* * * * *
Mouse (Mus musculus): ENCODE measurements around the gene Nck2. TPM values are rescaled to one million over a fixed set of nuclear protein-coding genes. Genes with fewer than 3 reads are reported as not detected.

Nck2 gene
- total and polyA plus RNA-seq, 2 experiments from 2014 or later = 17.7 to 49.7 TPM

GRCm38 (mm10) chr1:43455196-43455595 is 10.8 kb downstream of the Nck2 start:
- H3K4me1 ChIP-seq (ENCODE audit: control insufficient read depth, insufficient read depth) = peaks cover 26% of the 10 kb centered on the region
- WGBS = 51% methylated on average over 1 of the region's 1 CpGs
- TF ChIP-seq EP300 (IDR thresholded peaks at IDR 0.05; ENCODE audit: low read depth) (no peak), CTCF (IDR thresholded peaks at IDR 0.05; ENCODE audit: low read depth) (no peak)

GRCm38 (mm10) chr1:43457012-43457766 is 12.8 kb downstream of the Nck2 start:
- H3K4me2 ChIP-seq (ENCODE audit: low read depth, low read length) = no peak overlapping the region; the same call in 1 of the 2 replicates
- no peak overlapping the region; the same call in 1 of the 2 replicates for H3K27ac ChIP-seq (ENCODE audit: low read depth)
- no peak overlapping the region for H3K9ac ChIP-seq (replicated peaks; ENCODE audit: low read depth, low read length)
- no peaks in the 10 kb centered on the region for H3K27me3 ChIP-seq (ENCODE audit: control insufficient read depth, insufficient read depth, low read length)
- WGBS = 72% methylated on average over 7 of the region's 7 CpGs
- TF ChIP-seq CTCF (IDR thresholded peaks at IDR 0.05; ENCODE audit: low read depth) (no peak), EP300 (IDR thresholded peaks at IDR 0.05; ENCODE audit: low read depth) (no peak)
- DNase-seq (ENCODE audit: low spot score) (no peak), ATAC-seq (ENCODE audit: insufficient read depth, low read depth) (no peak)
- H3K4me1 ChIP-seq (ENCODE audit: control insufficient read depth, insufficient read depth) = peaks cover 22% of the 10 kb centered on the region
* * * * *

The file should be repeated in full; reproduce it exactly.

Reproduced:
Mouse (Mus musculus): ENCODE measurements around the gene Nck2. TPM values are rescaled to one million over a fixed set of nuclear protein-coding genes. Genes with fewer than 3 reads are reported as not detected.

Nck2 gene
- total and polyA plus RNA-seq, 2 experiments from 2014 or later = 17.7 to 49.7 TPM

GRCm38 (mm10) chr1:43455196-43455595 is 10.8 kb downstream of the Nck2 start:
- H3K4me1 ChIP-seq (ENCODE audit: control insufficient read depth, insufficient read depth) = peaks cover 26% of the 10 kb centered on the region
- WGBS = 51% methylated on average over 1 of the region's 1 CpGs
- TF ChIP-seq EP300 (IDR thresholded peaks at IDR 0.05; ENCODE audit: low read depth) (no peak), CTCF (IDR thresholded peaks at IDR 0.05; ENCODE audit: low read depth) (no peak)

GRCm38 (mm10) chr1:43457012-43457766 is 12.8 kb downstream of the Nck2 start:
- H3K4me2 ChIP-seq (ENCODE audit: low read depth, low read length) = no peak overlapping the region; the same call in 1 of the 2 replicates
- no peak overlapping the region; the same call in 1 of the 2 replicates for H3K27ac ChIP-seq (ENCODE audit: low read depth)
- no peak overlapping the region for H3K9ac ChIP-seq (replicated peaks; ENCODE audit: low read depth, low read length)
- no peaks in the 10 kb centered on the region for H3K27me3 ChIP-seq (ENCODE audit: control insufficient read depth, insufficient read depth, low read length)
- WGBS = 72% methylated on average over 7 of the region's 7 CpGs
- TF ChIP-seq CTCF (IDR thresholded peaks at IDR 0.05; ENCODE audit: low read depth) (no peak), EP300 (IDR thresholded peaks at IDR 0.05; ENCODE audit: low read depth) (no peak)
- DNase-seq (ENCODE audit: low spot score) (no peak), ATAC-seq (ENCODE audit: insufficient read depth, low read depth) (no peak)
- H3K4me1 ChIP-seq (ENCODE audit: control insufficient read depth, insufficient read depth) = peaks cover 22% of the 10 kb centered on the region